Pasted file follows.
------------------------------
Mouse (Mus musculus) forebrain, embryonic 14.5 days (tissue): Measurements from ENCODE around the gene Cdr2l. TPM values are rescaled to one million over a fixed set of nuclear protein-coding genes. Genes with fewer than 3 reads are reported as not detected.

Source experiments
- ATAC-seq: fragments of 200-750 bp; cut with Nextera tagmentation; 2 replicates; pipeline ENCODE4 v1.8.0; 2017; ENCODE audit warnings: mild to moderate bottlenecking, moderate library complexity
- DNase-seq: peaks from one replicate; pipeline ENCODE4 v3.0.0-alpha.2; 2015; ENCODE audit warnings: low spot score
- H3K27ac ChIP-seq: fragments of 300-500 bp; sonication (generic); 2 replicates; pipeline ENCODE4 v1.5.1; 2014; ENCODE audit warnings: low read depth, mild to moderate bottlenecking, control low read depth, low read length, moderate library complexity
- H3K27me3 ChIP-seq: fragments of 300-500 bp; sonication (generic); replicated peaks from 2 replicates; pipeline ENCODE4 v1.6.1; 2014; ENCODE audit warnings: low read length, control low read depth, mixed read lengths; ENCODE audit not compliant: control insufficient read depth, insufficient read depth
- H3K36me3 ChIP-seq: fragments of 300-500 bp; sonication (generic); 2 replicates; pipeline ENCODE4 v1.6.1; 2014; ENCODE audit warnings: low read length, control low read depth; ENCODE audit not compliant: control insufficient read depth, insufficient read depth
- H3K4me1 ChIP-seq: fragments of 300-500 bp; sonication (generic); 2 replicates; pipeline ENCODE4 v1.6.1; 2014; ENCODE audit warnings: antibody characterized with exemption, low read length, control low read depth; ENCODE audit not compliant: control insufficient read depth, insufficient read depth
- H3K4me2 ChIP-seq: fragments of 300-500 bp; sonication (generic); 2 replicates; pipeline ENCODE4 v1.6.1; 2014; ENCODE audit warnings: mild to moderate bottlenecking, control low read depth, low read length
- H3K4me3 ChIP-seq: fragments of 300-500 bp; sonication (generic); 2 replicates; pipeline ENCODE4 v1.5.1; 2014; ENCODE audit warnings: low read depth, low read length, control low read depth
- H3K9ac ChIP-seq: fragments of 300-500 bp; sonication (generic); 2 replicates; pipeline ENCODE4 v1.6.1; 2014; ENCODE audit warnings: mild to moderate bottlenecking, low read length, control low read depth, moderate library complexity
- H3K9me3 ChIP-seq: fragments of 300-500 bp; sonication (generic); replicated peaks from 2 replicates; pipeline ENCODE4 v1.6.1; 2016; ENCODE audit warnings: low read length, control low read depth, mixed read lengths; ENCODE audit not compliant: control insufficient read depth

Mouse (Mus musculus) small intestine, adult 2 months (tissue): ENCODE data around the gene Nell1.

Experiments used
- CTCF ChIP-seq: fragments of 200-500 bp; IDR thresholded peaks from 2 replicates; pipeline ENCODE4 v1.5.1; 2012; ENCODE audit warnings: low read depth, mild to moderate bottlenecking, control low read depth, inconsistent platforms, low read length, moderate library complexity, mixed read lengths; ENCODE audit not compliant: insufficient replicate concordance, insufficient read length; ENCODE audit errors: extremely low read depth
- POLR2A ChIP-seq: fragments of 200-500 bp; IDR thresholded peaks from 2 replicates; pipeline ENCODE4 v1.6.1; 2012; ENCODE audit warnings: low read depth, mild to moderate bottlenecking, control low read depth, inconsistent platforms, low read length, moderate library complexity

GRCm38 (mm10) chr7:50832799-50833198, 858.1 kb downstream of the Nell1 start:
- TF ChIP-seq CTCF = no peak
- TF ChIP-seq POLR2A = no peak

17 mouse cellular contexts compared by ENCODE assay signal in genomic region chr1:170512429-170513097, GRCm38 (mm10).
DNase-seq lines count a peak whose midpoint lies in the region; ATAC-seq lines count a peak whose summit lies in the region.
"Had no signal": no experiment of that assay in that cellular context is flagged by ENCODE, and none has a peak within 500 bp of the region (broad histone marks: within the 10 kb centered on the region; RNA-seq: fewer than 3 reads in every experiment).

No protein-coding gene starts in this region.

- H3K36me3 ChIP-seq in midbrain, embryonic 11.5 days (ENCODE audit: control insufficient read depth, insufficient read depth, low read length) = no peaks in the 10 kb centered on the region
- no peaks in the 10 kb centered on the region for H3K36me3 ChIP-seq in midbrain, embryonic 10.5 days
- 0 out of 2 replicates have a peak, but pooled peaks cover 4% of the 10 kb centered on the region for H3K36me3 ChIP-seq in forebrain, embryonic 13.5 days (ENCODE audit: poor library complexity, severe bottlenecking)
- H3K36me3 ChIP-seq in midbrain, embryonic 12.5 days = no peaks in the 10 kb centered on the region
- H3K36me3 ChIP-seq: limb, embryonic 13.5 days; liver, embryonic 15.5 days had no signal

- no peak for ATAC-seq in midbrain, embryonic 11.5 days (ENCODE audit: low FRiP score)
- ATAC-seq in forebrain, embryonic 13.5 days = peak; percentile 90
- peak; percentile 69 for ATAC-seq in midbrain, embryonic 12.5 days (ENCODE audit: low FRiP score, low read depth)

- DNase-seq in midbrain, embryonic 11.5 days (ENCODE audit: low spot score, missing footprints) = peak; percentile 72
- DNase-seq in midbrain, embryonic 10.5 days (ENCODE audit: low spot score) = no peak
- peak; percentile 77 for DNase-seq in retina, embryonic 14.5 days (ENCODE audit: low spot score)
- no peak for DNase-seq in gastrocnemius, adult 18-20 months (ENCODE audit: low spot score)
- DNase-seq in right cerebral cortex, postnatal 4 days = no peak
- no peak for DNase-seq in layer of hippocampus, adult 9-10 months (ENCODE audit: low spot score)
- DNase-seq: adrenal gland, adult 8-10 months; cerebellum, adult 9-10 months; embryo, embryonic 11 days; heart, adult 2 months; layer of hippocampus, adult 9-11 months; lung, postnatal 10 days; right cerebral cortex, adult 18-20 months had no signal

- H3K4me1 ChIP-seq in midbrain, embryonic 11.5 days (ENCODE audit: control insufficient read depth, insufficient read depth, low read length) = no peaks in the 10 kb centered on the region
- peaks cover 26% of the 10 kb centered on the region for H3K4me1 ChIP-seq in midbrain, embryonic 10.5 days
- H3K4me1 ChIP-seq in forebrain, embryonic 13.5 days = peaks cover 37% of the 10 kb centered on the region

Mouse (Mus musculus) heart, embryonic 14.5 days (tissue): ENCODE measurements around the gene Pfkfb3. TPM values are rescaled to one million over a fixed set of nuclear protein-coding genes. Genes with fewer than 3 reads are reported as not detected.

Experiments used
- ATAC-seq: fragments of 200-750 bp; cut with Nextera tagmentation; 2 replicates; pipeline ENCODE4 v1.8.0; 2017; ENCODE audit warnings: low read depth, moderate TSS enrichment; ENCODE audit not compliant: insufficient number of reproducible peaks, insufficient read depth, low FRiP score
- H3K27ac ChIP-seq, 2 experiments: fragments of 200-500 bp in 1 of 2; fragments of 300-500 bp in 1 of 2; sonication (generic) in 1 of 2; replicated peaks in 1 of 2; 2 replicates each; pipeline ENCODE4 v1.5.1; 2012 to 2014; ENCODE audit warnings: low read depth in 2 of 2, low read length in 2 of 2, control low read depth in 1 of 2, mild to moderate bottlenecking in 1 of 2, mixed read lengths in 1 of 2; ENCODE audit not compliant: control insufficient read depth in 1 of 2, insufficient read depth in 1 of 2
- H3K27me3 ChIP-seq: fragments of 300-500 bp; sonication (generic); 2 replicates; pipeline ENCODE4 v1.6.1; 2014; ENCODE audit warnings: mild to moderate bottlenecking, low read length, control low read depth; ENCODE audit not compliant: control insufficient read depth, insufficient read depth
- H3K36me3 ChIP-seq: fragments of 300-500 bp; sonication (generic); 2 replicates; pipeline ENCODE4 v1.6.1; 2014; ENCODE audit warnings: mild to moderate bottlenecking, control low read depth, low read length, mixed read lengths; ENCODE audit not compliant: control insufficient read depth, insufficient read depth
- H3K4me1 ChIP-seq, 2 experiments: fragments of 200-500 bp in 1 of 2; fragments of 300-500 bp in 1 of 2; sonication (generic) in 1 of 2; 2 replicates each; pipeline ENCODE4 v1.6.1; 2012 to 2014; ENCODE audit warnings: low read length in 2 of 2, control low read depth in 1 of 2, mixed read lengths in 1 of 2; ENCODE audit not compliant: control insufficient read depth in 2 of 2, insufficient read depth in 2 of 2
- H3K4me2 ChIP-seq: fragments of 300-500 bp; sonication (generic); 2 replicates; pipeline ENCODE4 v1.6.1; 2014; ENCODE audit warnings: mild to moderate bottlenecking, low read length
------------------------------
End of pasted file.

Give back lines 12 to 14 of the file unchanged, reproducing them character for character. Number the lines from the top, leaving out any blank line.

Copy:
- H3K9me3 ChIP-seq: fragments of 300-500 bp; sonication (generic); replicated peaks from 2 replicates; pipeline ENCODE4 v1.6.1; 2016; ENCODE audit warnings: low read length, control low read depth, mixed read lengths; ENCODE audit not compliant: control insufficient read depth

Mouse (Mus musculus) small intestine, adult 2 months (tissue): ENCODE data around the gene Nell1.

Experiments used